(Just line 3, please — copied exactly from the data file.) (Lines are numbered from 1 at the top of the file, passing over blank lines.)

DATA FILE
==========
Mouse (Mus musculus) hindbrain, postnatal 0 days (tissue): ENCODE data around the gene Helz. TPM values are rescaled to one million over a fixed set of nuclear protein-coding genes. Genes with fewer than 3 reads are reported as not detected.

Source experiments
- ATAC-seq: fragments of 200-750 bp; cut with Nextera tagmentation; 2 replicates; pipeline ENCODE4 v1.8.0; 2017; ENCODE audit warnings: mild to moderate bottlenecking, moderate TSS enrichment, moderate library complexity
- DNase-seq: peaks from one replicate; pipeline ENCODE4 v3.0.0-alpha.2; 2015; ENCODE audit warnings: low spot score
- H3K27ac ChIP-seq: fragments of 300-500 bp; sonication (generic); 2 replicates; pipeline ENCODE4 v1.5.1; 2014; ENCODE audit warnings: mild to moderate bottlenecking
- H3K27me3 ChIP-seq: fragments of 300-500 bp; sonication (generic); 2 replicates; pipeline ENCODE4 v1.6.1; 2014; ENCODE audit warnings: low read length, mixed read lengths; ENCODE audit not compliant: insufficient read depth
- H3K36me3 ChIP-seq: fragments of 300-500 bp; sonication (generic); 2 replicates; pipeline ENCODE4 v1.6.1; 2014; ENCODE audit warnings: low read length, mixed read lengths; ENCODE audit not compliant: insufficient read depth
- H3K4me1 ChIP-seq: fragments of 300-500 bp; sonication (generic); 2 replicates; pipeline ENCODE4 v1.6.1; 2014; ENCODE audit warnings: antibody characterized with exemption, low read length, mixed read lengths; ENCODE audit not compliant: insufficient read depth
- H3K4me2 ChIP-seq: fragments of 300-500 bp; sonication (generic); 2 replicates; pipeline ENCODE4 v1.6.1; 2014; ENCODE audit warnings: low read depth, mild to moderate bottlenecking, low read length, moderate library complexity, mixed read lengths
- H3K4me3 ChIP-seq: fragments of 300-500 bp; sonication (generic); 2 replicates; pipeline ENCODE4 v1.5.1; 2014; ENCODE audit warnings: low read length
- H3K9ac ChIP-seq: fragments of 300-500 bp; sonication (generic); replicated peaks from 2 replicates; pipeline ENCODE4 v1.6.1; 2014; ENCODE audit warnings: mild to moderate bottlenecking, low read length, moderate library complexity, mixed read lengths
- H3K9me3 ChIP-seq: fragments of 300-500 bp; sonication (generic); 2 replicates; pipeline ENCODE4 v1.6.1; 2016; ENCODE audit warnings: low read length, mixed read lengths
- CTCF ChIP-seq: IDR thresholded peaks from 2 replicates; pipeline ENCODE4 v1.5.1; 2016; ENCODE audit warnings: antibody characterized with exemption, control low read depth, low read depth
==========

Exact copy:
- ATAC-seq: fragments of 200-750 bp; cut with Nextera tagmentation; 2 replicates; pipeline ENCODE4 v1.8.0; 2017; ENCODE audit warnings: mild to moderate bottlenecking, moderate TSS enrichment, moderate library complexity